To explain the puzzling discrepancy between model simulations and observations, Jochem Marotzke and Piers M. Forster proceeded in two steps. First, they compared simulated and observed temperature trends over all 15-year periods since the start of the 20th century. For each year between 1900 and 2012 they considered the temperature trend that each of the 114 available models predicted for the subsequent 15 years. They then compared the results with measurements of how the temperature actually rose or fell. By simulating the average global temperature and other climatic variables of the past and comparing the results with observations, climatologists are able to check the reliability of their models. If the simulations prove more or less accurate in this respect, they can also provide useful predictions for the future.
The 114 model calculations withstood the comparison. Particularly as an ensemble, they reflect reality quite well: “On the whole, the simulated trends agree with the observations,” says Jochem Marotzke. The most pessimistic and most optimistic predictions of warming in the 15 subsequent years for each given year usually differed by around 0.3 degrees Celsius. However, the majority of the models predicted a temperature rise roughly midway between the two extremes. The observed trends are sometimes at the upper limit, sometimes at the lower limit, and often in the middle, so that, taken together, the simulations appear plausible. “In particular, the observed trends are not skewed in any discernible way compared to the simulations,” Marotzke explains. If that were the case, it would suggest a systematic error in the models.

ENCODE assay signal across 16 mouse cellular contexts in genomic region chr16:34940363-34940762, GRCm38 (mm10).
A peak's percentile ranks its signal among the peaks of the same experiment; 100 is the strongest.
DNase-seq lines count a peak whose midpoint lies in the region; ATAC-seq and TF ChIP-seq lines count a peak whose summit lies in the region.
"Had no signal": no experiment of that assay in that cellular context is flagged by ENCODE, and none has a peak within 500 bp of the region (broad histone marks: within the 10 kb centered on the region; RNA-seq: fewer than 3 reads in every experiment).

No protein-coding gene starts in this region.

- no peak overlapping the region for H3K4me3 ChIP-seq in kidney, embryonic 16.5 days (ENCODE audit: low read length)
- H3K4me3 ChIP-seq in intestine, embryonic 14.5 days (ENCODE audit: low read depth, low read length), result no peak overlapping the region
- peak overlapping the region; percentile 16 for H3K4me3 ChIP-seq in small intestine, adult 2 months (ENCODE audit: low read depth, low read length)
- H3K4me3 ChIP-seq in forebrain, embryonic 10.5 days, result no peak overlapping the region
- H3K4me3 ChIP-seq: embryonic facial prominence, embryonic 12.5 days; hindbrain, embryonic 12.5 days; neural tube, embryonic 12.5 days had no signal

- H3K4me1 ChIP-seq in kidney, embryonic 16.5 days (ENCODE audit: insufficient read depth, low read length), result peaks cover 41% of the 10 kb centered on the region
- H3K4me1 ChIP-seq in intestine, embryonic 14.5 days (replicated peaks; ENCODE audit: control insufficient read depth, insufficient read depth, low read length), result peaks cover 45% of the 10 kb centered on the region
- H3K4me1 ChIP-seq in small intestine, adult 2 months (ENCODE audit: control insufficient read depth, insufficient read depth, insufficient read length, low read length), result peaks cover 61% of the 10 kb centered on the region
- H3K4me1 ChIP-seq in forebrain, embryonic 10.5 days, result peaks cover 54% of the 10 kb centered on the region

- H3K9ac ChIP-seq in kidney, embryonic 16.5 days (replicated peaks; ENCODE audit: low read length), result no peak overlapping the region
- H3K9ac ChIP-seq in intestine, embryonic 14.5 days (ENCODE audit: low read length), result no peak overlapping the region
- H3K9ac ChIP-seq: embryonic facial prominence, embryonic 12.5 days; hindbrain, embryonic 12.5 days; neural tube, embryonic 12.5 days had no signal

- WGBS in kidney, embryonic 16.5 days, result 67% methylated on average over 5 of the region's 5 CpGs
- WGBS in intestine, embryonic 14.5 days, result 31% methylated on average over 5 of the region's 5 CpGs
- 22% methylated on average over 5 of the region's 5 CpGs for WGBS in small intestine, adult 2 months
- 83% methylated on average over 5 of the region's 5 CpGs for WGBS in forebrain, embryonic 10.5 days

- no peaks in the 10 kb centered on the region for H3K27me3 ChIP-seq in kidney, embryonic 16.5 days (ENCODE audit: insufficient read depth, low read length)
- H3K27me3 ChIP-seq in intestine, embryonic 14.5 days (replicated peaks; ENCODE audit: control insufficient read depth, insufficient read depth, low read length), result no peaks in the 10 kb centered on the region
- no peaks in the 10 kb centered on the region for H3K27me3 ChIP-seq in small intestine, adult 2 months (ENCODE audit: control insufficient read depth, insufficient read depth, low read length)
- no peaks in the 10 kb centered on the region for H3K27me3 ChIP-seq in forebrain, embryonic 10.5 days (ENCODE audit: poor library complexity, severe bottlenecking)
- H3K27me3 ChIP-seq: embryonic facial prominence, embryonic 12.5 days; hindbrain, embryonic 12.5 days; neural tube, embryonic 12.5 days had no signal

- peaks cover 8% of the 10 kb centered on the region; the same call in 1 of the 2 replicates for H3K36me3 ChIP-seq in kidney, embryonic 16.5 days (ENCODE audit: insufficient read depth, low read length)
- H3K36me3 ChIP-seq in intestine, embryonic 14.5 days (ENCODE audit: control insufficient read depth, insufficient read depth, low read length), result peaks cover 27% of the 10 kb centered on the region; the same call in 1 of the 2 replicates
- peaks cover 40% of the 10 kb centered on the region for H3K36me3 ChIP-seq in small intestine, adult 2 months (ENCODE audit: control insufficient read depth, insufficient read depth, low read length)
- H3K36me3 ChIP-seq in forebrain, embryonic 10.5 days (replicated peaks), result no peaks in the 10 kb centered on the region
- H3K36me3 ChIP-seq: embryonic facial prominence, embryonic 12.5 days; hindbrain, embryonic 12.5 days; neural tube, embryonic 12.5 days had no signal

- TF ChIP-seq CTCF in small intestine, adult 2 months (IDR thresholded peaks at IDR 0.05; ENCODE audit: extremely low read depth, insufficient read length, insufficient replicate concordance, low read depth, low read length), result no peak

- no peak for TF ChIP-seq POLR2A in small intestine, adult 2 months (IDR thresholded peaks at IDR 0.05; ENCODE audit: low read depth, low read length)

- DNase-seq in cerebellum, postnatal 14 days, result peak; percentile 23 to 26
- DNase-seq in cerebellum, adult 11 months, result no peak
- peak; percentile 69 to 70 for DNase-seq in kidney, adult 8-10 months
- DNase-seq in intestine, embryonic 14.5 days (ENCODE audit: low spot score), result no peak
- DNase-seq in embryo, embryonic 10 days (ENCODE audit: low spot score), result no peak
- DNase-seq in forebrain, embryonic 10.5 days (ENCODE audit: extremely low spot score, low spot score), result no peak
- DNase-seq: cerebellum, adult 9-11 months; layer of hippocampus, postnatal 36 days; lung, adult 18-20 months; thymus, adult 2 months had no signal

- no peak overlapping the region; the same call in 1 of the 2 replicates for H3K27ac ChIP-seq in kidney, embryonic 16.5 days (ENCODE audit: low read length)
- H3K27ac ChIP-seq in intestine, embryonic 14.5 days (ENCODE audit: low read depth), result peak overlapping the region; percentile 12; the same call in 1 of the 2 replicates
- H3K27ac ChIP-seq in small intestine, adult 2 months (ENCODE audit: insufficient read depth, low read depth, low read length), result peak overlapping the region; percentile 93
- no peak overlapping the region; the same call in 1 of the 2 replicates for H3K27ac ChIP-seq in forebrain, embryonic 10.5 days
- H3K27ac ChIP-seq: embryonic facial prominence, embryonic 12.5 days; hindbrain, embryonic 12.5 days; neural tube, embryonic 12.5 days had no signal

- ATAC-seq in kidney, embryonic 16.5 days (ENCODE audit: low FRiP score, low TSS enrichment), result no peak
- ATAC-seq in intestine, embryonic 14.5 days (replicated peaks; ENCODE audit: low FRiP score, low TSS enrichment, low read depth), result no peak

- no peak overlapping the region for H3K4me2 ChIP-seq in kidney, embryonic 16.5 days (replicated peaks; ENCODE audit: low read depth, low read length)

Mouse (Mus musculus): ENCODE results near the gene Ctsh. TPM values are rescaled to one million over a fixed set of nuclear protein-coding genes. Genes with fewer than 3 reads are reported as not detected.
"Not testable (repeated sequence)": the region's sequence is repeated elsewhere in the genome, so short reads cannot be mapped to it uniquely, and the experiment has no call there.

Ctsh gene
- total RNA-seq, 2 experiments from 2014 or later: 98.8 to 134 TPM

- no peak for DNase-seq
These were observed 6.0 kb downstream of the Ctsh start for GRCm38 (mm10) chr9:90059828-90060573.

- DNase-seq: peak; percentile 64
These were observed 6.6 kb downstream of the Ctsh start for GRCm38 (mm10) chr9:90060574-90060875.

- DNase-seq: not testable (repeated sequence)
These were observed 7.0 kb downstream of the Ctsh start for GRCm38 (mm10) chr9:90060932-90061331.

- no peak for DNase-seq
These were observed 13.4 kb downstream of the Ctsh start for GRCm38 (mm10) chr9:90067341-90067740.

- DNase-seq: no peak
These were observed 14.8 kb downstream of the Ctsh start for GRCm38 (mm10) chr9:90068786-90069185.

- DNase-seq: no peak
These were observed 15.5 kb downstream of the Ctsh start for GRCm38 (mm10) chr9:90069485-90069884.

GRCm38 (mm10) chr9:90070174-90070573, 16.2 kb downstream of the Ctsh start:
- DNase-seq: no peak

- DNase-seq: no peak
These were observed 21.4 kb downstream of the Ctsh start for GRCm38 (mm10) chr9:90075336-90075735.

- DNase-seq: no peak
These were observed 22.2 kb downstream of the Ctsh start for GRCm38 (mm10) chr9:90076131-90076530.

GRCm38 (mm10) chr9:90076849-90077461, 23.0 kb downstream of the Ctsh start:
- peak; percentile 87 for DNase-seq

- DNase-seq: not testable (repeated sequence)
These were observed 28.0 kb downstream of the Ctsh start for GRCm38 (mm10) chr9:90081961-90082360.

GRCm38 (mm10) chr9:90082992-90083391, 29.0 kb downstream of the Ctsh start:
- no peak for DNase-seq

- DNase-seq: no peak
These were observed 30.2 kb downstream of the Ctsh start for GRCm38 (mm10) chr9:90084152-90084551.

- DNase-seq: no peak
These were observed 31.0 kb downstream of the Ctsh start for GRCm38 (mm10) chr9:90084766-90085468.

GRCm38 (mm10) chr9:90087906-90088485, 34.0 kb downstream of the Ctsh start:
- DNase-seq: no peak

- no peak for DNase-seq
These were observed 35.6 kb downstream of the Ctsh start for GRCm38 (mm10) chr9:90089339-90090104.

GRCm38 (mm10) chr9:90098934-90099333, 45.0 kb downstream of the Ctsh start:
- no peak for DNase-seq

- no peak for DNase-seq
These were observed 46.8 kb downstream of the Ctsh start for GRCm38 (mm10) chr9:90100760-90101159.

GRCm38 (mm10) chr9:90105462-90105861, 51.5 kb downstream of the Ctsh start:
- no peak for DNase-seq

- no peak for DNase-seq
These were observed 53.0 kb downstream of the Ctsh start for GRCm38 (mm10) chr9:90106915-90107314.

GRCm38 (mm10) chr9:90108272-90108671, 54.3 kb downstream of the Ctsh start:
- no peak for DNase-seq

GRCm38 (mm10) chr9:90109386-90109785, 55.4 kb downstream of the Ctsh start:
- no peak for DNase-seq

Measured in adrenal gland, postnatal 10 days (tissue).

In a second step, the two scientists are now analysing why the simulations arrived at disparate results. This analysis can also explain why the various predictions for the past 15 years deviate from the actual observed trend. Random fluctuations and three physical reasons come into question to explain this: The model calculations are based on different amounts of radiant energy from the sun that impinge on the Earth’s surface and are stored as a result of the greenhouse effect, e.g. due to atmospheric carbon dioxide. However, their predictions also respond with different degrees of sensitivity to changes in this radiant energy, for example if the carbon dioxide content of the atmosphere doubles. In other words, the models assume different proportions of energy that warm the Earth’s surface and the proportion that is sooner or later radiated back into space. Finally, all the climate models assume different amounts of energy stored on the Earth that is transferred to the ocean depths, which act as an enormous heat sink.